A **continuity correction **is applied when you want to use a continuous distribution to approximate a discrete distribution. Typically it is used when you want to use a normal distribution to approximate a binomial distribution.

Recall that the binomial distribution tells us the probability of obtaining *x *successes in *n *trials, given the probability of success in a single trial is *p*. To answer questions about probability with a binomial distribution we could simply use a Binomial Distribution Calculator, but we could also *approximate *the probability using a normal distribution with a continuity correction.

A continuity correction is the name given to **adding or subtracting 0.5 ****to a discrete x-value**.

For example, suppose we would like to find the probability that a coin lands on heads less than or equal to 45 times during 100 flips. That is, we want to find P(X ≤ 45). To use the normal distribution to approximate the binomial distribution, we would instead find P(X ≤ 45.5).

The following table shows when you should add or subtract 0.5, based on the type of probability you’re trying to find:

Using Binomial Distribution |
Using Normal Distribution with Continuity Correction |
---|---|

X = 45 | 44.5 < X < 45.5 |

X ≤ 45 | X < 45.5 |

X < 45 | X < 44.5 |

X ≥ 45 | X > 44.5 |

X > 45 | X > 45.5 |

Note:

It’s only appropriate to apply a continuity correction to the normal distribution to approximate the binomial distribution when n*p and n*(1-p) are both at least 5.

For example, suppose n = 15 and p = 0.6. In this case:

n*p = 15 * 0.6 = 9

n*(1-p) = 15 * (1 – 0.6) = 15 * (0.4) = 6

Since both of these numbers are greater than or equal to 5, it would be okay to apply a continuity correction in this scenario.

The following example illustrates how to apply a continuity correction to the normal distribution to approximate the binomial distribution.

**Example of Applying a Continuity Correction**

Suppose we want to know the probability that a coin lands on heads less than or equal to 43 times during 100 flips. In this case:

n = number of trials = 100

X = number of successes = 43

p = probability of success in a given trial = 0.50

We can plug these numbers into the Binomial Distribution Calculator to see that the probability of the coin landing on heads less than or equal to 43 times is **0.09667**.

To approximate the binomial distribution by applying a continuity correction to the normal distribution, we can use the following steps:

**Step 1: Verify that n*p and n*(1-p) are both at least 5**.

n*p = 100*0.5 = 50

n*(1-p) = 100*(1 – 0.5) = 100*0.5 = 50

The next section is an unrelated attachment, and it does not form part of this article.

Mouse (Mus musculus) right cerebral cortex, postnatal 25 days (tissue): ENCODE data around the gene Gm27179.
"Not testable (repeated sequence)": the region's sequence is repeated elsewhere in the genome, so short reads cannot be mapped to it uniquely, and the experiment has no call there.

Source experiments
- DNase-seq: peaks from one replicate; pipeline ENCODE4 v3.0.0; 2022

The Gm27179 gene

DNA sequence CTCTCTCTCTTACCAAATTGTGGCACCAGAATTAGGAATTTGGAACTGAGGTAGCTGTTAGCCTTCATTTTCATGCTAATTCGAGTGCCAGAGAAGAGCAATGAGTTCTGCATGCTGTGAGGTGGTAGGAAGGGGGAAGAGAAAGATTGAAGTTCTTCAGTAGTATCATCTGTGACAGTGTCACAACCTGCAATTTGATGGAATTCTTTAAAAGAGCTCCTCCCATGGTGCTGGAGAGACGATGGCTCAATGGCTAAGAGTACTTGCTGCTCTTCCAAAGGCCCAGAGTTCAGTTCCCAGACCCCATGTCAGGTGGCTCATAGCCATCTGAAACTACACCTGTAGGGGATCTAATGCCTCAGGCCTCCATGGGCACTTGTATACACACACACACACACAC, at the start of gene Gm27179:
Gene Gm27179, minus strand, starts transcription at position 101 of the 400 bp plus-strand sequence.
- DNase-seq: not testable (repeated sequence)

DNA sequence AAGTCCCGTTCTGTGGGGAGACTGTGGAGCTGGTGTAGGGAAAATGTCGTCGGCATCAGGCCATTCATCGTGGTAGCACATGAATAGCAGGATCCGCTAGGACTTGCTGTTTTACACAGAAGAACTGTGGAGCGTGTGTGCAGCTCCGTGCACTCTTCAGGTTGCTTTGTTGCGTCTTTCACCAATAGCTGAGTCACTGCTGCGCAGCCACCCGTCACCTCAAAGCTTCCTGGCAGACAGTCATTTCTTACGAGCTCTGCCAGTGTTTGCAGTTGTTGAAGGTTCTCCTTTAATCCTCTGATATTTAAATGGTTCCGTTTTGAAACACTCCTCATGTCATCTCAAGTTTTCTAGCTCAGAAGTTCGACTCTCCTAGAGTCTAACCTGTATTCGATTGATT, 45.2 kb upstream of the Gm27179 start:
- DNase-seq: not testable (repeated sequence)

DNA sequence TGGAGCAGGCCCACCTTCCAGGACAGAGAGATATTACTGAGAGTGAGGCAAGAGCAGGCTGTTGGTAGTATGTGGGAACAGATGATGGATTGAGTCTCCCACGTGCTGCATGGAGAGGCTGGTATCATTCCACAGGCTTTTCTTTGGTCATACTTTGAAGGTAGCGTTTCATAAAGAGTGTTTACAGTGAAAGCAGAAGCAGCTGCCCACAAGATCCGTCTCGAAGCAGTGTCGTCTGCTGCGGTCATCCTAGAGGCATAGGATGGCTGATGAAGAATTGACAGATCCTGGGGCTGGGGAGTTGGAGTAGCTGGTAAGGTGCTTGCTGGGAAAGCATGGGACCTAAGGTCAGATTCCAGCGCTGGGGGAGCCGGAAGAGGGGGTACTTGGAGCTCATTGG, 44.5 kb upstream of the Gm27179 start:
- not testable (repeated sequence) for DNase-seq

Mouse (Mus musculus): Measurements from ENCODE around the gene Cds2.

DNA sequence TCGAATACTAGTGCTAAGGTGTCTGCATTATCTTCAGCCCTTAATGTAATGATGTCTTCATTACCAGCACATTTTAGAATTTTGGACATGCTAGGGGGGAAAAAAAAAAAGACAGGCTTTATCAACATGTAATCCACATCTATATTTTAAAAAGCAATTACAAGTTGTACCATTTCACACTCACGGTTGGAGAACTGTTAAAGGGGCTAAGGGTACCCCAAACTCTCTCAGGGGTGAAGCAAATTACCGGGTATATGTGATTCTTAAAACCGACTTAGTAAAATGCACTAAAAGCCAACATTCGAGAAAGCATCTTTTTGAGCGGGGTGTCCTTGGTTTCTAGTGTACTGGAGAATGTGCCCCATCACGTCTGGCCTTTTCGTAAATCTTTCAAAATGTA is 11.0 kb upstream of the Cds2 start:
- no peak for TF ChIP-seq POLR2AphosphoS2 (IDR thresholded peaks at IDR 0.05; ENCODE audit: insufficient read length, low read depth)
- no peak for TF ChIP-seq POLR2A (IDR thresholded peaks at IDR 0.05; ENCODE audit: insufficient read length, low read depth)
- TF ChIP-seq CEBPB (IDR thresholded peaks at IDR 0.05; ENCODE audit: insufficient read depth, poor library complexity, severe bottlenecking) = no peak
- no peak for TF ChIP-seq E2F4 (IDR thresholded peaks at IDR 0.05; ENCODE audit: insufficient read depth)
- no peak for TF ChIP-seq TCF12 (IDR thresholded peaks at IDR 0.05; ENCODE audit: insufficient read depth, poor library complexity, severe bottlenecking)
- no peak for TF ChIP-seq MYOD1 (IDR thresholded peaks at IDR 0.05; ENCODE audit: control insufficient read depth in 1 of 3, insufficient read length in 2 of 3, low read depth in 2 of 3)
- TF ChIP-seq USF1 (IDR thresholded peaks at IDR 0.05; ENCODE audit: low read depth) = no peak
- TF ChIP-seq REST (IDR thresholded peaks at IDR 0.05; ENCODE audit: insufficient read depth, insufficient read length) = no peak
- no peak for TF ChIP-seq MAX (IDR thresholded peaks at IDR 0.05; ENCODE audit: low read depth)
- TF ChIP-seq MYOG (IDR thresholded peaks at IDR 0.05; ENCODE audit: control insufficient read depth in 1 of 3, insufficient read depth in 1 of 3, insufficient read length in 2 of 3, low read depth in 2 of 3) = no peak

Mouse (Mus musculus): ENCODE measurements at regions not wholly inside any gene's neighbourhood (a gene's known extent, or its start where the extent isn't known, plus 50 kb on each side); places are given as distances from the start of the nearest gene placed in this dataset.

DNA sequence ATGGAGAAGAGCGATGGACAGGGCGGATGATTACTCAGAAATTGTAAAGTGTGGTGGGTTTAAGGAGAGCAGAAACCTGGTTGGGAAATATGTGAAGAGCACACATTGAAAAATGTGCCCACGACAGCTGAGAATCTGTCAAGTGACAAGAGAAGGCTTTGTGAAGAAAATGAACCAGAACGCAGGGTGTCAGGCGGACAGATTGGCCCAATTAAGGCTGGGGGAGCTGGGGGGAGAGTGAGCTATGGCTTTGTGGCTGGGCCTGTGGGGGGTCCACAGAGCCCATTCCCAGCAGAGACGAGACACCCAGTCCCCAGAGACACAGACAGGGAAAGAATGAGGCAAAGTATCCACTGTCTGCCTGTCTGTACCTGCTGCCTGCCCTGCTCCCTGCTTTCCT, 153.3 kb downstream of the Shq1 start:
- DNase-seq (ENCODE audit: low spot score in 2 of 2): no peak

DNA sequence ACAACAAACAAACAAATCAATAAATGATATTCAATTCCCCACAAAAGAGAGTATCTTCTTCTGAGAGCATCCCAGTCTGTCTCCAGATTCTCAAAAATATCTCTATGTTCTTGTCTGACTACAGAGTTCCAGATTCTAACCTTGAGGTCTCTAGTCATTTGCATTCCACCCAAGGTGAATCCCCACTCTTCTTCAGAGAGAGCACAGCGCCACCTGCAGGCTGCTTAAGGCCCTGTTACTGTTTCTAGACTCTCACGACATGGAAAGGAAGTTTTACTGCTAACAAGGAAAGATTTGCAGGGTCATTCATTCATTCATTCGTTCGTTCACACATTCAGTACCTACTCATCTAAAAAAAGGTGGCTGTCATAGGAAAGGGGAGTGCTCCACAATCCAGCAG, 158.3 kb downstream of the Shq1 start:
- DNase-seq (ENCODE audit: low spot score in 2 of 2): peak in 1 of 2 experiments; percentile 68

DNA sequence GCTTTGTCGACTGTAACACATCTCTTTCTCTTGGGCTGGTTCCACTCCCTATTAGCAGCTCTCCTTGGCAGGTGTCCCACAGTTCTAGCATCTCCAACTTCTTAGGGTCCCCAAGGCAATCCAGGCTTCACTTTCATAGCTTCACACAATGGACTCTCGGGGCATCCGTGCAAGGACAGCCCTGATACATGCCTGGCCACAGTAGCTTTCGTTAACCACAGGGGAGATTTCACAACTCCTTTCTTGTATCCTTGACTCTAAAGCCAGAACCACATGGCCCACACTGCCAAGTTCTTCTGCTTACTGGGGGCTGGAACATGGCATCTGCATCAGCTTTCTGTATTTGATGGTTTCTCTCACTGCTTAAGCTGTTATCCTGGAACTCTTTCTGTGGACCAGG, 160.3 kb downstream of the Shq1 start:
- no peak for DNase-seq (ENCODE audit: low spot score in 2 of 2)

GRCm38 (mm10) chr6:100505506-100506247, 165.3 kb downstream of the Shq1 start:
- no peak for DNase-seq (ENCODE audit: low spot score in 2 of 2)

Both numbers are greater than or equal to 5, so we’re good to proceed.

**Step 2: Determine if you should add or subtract 0.5**

Referring to the table above, we see that we’re supposed to **add ****0.5 **when we’re working with a probability in the form of X ≤ 43. Thus, we will be finding P(X< 43.5).

**Step 3: Find the mean (μ) and standard deviation (σ) of the binomial distribution.**

**μ** = n*p = 100*0.5 = 50

**σ **= √n*p*(1-p) = √100*.5*(1-.5) = √25 = 5

**Step 4: Find the z-score using the mean and standard deviation found in the previous step.**

**z **= (x – μ) / σ = (43.5 – 50) / 5 = -6.5 / 5 = -1.3.

**Step 5: Use the Z table to find the probability associated with the z-score.**

According to the Z table, the probability associated with z = -1.3 is **0.0968**.

Thus, the exact probability we found using the binomial distribution was **0.09667 **while the approximate probability we found using the continuity correction with the normal distribution was **0.0968**. These two values are pretty close.

**When to Use a Continuity Correction**

Before modern statistical software existed and calculations had to be done manually, continuity corrections were often used to find probabilities involving discrete distributions. Today, continuity corrections play less of a role in computing probabilities since we can typically rely on software or calculators to calculate probabilities for us.

Instead, it’s simply a topic discussed in statistics classes to illustrate the relationship between a binomial distribution and a normal distribution and to show that it’s possible for a normal distribution to approximate a binomial distribution by applying a continuity correction.

**Continuity Correction Calculator**

Use the Continuity Correction Calculator to automatically apply a continuity correction to a normal distribution to approximate binomial probabilities.